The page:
By all rights, the new comedy Tammy would be the ultimate expression of Melissa McCarthy's comedy. Written by the film and TV star with her husband Ben Falcone—who also directs—Tammy should have all the right moves to drive McCarthy fans wild with pleasure. Instead, it's likely to inspire the question "Is this all there is?"
Partly this is a function of seasonal multiplex expectations (and their attendant marketing). From a distance, Tammy looks for all the world like a big, brash comedy. But seen close-up, it more often evinces a low-key indie, with deep reservoirs of melancholy at best and wan clichés at worst. McCarthy plays the titular born loser, who loses her car, fast-food job, and philandering husband in rapid succession. Walking home to Mom (Allison Janney) a few doors down, Tammy announces she needs to be anywhere but here, and reluctantly accepts her hard-drinking grandma Pearl (Susan Sarandon) as her partner in crime (at one point, literally) since it's Pearl who has a car and cash in the thousands.
The lazy road-movie formula that immediately kicks in might not have been an obstacle to fun had McCarthy and Falcone been in a quirkier mood. But Tammy proves unfortunately unfunny most of the time, and dispiritingly "been there, done that" as the bickering Tammy and Pearl pick up a father-son pair—one horny, one sweet—at a roadhouse (like everything else in the movie, Gary Cole and Mark Duplass seem uninspired). The ostensible end of the line is Niagara Falls, a liberation destination to baptize the heroes for their new life, lessons duly learned.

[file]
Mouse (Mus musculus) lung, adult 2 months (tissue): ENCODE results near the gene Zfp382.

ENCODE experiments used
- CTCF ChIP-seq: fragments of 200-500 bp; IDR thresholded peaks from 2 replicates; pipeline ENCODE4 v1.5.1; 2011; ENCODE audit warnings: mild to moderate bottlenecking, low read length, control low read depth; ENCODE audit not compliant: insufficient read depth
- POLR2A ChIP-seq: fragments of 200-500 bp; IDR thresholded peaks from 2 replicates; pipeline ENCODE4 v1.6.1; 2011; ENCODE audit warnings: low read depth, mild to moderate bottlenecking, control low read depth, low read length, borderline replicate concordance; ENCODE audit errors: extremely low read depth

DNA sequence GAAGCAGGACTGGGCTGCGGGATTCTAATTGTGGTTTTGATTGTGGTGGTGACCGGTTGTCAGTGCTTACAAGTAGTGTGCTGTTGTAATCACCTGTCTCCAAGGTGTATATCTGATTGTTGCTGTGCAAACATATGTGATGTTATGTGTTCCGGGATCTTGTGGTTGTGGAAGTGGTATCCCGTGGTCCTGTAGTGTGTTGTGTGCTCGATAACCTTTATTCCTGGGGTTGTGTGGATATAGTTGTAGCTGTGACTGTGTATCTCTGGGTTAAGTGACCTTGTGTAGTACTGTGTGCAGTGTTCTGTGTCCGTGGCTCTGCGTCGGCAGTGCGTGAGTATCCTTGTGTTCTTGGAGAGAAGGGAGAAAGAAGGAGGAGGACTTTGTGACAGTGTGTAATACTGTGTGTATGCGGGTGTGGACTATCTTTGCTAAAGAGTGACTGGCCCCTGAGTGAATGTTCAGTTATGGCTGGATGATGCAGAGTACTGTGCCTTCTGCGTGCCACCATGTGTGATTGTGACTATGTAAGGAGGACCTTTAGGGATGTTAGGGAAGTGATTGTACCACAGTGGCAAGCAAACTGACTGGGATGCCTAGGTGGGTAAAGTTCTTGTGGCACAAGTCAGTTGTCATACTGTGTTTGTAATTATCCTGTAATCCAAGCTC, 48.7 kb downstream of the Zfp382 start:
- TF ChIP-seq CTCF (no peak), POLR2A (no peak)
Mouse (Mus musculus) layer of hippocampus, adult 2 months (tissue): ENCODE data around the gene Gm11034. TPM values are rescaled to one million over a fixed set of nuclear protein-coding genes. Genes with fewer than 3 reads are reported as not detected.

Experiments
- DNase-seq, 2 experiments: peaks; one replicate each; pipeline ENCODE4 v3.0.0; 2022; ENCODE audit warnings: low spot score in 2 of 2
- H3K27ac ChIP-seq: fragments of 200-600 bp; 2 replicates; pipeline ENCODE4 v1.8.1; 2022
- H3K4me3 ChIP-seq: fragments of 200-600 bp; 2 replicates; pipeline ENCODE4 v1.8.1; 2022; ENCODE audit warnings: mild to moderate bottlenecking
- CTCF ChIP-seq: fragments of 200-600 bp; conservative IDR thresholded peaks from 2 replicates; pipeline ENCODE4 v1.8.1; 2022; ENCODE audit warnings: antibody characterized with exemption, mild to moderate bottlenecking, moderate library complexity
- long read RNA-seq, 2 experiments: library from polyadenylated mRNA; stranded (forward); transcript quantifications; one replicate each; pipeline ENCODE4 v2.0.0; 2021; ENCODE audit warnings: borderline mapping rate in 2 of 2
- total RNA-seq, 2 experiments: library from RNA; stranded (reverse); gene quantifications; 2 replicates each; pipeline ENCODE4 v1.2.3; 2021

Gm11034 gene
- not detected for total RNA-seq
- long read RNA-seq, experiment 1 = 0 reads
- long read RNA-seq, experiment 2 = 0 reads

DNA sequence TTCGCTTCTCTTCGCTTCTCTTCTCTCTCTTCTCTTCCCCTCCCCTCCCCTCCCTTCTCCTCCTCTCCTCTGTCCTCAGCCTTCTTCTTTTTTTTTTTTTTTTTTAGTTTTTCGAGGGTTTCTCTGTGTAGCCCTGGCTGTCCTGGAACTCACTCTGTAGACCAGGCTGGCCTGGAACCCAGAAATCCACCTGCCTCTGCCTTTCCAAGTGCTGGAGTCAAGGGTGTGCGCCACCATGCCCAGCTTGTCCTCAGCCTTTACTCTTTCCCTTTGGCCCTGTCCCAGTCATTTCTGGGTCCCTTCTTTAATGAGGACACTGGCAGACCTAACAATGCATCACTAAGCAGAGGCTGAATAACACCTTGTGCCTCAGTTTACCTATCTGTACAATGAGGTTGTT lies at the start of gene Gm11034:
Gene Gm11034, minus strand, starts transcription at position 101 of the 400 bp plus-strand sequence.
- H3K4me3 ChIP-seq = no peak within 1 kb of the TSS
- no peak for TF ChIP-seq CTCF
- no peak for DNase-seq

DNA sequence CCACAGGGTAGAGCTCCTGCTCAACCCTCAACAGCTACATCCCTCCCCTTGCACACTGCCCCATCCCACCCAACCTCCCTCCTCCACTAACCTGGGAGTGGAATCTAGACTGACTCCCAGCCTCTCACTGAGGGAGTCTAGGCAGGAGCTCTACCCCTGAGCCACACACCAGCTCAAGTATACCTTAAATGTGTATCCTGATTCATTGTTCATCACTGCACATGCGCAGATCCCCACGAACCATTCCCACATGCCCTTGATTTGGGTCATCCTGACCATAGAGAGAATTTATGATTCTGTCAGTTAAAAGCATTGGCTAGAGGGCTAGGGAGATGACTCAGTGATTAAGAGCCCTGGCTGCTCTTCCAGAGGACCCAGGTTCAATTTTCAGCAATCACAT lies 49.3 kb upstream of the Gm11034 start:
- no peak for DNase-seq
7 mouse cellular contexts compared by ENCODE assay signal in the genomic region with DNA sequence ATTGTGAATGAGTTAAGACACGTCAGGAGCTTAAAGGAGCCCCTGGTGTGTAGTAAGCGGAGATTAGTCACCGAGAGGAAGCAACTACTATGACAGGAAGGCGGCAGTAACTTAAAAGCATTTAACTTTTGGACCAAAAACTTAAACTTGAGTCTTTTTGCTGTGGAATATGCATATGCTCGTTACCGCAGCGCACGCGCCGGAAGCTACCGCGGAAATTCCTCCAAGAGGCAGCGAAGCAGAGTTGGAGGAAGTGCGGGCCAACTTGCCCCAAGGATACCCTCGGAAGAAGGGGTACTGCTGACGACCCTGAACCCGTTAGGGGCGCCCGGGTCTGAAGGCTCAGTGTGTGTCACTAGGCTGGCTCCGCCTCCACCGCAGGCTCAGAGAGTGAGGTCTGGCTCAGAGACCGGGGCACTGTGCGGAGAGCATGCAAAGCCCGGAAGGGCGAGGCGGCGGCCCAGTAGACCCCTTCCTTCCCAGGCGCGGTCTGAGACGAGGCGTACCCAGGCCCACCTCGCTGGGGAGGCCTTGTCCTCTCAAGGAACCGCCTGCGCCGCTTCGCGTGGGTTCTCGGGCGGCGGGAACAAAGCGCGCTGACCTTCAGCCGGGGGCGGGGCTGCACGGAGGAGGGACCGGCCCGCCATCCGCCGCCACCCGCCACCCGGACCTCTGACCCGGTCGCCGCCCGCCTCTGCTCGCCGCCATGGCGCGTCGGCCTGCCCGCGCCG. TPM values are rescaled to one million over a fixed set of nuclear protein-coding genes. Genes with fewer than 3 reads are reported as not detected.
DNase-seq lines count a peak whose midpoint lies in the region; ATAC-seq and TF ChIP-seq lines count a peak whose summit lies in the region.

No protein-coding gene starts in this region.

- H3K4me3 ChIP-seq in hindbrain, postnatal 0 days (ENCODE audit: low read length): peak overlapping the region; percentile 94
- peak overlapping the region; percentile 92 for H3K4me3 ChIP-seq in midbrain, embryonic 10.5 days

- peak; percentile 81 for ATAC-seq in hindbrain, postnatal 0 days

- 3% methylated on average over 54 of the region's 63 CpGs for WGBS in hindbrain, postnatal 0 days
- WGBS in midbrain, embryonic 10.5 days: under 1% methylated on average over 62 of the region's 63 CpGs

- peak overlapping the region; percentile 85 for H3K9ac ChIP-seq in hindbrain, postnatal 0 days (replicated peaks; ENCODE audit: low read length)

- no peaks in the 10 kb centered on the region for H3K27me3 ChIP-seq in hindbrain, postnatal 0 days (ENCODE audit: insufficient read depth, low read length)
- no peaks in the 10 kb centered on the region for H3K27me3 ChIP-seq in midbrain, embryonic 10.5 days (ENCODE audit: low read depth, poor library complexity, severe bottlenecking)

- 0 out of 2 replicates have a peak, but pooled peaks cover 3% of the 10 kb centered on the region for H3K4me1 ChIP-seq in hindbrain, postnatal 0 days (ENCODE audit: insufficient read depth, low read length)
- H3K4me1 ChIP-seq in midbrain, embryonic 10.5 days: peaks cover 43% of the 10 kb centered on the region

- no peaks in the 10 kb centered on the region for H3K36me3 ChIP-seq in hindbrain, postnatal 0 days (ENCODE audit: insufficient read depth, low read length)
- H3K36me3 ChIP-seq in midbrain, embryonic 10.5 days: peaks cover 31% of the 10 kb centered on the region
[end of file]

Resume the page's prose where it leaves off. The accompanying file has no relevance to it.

McCarthy delivers another all-in performance, but so much so as to be more sad than funny much of the time. This may be no object for her true, mad, deep fans, but the average viewer will expect the raucous comedy Tammy has only in short supply (the film's comic highlight being a passage involving passive-aggressive apparent armed robbery). The utterly reliable Sarandon hits no false notes, but the material lets her down, which can also be said for Kathy Bates as the fix-it-minded co-host (with Sandra Oh) of a lesbian Fourth of July party.
Though nothing much lands here in terms of comedy, Tammy attempts to compensate with themes of familial reconciliation (however arbitrary in the choice of grandma over mom or hubby) and redefinition of self. But you can almost feel the movie sheepishly shrugging "sorry" when the credits play it off with a couple of tag scenes and a McCarthy outtake. We still love you, Melissa...better luck next time.